Comparison in terms of cognitive bizarreness in the dream and waking mentation of psychotic and nonpsychotic Parkinson’s disease patients may prove useful in elucidating the brain-mind mechanisms studied here; a further direction in research could also be the longitudinal follow-up in order to evaluate whether or not higher levels of waking bizarreness have some relation to the development of psychotic symptoms in our study population.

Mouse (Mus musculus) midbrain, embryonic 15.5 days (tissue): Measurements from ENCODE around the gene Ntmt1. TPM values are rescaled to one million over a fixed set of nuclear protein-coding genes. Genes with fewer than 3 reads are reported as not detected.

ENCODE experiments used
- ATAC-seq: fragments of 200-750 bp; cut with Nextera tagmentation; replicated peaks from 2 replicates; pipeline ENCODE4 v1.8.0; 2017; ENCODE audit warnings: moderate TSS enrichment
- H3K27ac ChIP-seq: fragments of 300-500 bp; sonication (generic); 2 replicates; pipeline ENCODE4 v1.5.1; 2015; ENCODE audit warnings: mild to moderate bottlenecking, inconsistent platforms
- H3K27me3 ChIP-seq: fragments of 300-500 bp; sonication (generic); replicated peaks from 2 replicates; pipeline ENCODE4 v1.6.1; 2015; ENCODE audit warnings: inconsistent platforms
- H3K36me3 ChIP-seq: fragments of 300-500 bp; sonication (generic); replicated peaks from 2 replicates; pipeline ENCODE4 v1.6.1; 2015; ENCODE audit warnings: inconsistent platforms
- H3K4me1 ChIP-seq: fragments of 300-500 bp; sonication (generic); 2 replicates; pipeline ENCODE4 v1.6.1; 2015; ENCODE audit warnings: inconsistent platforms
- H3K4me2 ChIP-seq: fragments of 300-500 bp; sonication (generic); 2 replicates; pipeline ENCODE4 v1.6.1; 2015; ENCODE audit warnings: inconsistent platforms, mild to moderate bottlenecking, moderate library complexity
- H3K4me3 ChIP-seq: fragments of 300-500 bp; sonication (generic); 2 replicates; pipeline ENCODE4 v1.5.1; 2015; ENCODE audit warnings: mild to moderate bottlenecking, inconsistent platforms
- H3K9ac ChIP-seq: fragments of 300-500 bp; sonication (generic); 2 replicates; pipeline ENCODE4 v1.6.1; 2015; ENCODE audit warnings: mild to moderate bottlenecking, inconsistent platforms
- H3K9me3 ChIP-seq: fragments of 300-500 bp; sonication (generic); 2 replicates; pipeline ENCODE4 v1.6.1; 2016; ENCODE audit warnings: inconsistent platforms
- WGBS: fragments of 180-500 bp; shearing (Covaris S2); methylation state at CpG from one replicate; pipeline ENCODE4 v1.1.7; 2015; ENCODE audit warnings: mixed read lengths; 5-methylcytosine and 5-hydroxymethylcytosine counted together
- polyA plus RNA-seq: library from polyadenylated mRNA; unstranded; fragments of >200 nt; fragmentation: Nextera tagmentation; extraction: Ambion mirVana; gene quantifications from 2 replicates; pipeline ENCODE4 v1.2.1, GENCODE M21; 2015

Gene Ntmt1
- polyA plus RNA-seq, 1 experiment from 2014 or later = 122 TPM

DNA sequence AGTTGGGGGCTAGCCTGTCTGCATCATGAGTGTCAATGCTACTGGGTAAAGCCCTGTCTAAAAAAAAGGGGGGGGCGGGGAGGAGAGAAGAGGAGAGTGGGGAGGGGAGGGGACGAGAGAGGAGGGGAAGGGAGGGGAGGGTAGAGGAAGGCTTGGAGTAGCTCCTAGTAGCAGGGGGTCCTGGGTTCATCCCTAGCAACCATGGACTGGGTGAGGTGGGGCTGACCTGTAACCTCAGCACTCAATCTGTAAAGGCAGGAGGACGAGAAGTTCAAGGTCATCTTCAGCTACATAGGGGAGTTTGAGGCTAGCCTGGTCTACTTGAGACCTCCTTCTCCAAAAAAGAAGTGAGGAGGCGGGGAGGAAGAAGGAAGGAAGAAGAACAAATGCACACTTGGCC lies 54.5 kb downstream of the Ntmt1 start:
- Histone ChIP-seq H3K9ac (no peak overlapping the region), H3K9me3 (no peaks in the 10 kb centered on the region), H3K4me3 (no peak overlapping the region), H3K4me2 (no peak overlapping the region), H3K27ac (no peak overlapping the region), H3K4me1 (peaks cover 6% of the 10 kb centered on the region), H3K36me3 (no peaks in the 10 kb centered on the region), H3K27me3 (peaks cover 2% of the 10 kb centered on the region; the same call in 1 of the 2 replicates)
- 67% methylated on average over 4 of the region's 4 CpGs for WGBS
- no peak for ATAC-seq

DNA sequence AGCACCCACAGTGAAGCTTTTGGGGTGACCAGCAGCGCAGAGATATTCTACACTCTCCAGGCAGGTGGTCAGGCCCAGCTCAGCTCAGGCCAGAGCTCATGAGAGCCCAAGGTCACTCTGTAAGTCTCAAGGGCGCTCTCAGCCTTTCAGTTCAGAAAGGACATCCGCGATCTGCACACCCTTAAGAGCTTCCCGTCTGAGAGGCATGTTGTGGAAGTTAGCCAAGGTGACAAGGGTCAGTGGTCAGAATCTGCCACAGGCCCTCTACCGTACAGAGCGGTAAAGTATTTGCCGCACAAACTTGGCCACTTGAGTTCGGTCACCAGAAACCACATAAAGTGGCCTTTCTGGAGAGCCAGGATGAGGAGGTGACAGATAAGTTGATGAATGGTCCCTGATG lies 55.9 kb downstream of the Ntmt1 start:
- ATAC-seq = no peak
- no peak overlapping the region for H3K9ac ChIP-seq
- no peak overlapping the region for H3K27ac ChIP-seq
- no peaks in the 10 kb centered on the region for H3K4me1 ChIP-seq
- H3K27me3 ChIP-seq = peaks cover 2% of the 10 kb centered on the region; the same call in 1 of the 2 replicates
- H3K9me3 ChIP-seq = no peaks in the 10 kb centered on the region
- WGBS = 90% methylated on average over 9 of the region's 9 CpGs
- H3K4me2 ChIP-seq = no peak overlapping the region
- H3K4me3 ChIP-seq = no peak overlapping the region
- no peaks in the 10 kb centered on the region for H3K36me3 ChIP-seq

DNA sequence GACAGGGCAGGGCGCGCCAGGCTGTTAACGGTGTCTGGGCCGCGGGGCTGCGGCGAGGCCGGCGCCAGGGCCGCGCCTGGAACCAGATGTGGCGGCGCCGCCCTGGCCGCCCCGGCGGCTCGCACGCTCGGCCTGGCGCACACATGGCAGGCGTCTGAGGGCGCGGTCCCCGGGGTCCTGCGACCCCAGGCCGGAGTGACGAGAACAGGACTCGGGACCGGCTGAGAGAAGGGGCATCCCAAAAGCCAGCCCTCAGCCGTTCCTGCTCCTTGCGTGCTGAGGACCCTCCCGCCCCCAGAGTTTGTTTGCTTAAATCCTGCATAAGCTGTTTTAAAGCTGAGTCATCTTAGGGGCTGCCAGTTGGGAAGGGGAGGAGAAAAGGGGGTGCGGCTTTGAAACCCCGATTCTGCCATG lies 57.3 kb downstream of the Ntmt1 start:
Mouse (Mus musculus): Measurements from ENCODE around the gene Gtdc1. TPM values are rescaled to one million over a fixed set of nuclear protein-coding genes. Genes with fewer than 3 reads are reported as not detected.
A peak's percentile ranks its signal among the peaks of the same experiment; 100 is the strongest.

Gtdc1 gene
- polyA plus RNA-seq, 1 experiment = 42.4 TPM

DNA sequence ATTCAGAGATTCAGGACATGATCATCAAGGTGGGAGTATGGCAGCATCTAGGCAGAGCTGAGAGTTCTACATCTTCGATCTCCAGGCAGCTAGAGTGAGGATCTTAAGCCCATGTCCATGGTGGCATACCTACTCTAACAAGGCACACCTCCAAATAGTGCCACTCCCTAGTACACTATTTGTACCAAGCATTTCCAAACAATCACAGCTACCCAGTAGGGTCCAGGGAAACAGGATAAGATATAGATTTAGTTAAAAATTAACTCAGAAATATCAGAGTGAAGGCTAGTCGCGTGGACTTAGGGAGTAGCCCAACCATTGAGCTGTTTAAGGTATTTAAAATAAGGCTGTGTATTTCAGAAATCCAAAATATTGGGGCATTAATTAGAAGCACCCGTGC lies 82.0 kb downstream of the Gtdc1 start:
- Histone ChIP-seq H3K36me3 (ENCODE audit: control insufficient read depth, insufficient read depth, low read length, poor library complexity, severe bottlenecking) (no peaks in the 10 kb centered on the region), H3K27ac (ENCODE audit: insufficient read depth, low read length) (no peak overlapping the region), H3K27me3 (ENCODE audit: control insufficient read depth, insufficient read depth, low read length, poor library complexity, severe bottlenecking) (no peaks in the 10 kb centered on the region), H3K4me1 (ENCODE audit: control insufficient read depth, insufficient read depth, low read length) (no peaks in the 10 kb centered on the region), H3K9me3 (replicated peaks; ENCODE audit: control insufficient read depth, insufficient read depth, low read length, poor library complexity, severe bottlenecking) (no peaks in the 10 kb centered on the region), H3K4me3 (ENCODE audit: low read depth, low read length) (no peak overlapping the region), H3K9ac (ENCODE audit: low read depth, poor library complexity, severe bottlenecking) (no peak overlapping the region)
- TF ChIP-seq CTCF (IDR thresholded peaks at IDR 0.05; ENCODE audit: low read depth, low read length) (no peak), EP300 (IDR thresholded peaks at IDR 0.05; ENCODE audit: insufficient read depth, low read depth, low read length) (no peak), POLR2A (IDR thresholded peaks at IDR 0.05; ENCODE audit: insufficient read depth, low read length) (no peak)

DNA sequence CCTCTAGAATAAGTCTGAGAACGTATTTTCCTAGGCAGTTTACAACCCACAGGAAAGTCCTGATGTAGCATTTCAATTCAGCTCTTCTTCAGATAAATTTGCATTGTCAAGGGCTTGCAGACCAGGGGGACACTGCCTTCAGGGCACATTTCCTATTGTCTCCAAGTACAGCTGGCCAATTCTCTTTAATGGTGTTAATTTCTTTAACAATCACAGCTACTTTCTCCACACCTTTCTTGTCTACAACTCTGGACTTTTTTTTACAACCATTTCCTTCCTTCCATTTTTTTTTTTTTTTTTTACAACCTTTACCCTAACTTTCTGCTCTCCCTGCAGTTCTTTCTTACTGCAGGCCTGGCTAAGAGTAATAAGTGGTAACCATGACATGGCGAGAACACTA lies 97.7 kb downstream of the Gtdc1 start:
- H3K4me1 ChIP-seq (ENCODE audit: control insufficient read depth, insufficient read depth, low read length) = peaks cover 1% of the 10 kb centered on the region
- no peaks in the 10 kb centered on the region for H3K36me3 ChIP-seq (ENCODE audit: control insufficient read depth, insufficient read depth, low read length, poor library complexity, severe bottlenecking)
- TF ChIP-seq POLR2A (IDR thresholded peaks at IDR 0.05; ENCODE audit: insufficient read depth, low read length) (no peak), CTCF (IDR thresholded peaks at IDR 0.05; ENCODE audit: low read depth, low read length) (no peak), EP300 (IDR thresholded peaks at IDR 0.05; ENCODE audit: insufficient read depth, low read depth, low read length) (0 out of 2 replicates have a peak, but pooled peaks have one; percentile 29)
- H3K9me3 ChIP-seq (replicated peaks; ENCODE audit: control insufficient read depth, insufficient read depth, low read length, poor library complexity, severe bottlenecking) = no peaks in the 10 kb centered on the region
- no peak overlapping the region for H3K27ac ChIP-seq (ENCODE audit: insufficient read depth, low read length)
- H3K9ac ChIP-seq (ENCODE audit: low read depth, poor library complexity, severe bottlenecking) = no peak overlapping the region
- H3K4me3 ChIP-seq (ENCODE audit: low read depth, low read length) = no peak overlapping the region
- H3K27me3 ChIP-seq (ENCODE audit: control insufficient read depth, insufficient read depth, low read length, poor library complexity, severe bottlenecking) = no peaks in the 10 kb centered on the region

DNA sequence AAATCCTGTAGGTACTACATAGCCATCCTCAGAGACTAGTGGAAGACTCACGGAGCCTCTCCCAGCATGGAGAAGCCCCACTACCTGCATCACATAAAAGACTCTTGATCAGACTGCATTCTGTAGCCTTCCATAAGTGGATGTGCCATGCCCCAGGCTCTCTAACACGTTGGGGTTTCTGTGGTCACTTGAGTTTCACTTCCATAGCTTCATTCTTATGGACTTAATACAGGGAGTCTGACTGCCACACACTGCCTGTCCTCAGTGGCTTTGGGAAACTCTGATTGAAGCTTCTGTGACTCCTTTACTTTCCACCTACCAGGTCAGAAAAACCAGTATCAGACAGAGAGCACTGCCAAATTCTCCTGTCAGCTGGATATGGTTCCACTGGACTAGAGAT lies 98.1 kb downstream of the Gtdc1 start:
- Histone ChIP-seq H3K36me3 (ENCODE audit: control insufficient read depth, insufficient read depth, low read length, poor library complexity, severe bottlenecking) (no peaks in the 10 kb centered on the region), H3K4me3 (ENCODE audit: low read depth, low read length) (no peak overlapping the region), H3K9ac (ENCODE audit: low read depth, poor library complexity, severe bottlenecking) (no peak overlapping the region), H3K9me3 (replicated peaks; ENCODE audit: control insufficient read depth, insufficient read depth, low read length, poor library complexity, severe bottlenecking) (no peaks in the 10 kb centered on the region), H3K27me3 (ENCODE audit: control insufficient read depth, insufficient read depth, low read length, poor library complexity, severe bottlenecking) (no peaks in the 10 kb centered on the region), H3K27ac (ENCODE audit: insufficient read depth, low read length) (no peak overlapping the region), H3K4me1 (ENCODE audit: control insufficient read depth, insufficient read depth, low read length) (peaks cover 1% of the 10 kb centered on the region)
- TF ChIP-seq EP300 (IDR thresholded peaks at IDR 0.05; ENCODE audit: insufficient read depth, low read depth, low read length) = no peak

The scientific validity of the construct of cognitive bizarreness itself must be addressed as a possible limitation of the study. In general, the concept of bizarreness is poorly defined in psychopathology, and the scoring system used in this study was developed to quantify bizarre elements within dreams, so its use in the quantification of TAT responses must be interpreted cautiously. In our study, this projective test was used as a fixed stimulus for the production of fantasies, possibly implying that specifically fantasies, as opposed to waking cognition in general, have a dreamlike level of bizarreness in Parkinson’s disease patients. In order to compare formal aspects of waking mentation to dreams, fantasy was chosen here as the physiological condition which most closely mimics the fully elaborate, internally generated cognition typically found in dream sleep, and freely collected imaginative narratives have been found to be experimentally less reliable.25 Another significant limitation of this study is that patients were not differentiated in terms of specific sleep disturbances that are known to be found in 80% to 90% of patients diagnosed with Parkinson’s disease26; these include sleep fragmentation, sleep apnea, restless legs syndrome, REM behavior disorder (RBD), daytime somnolence, and vivid or disturbing dreams.27 REM behavior disorder is thought to be caused by nondopaminergic pontine lesions in the REM sleep atonia system and has been found to often emerge in the context of neurodegenerative disorders; it occurs in approximately one-third of Parkinson’s disease patients and may precede motor signs by 3 to 13 years.28 This condition may expose patients with Parkinson’s disease to a higher risk of daytime and nighttime hallucinations,29 so a more detailed evaluation of cognitive bizarreness within the context of this sleep disorder may prove of interest. Another caveat of the present study is that dream reports were recorded spontaneously by participants upon awakening, with no external monitoring of the type of sleep from which the reports derived. Previous experimental data have, however, identified highly bizarre, vivid, hallucinoid dreams similar to those collected from our participants with REM sleep periods, and REM-like neurobiological modifications may underlie similar subjective experiences during different EEG-defined stages of sleep.30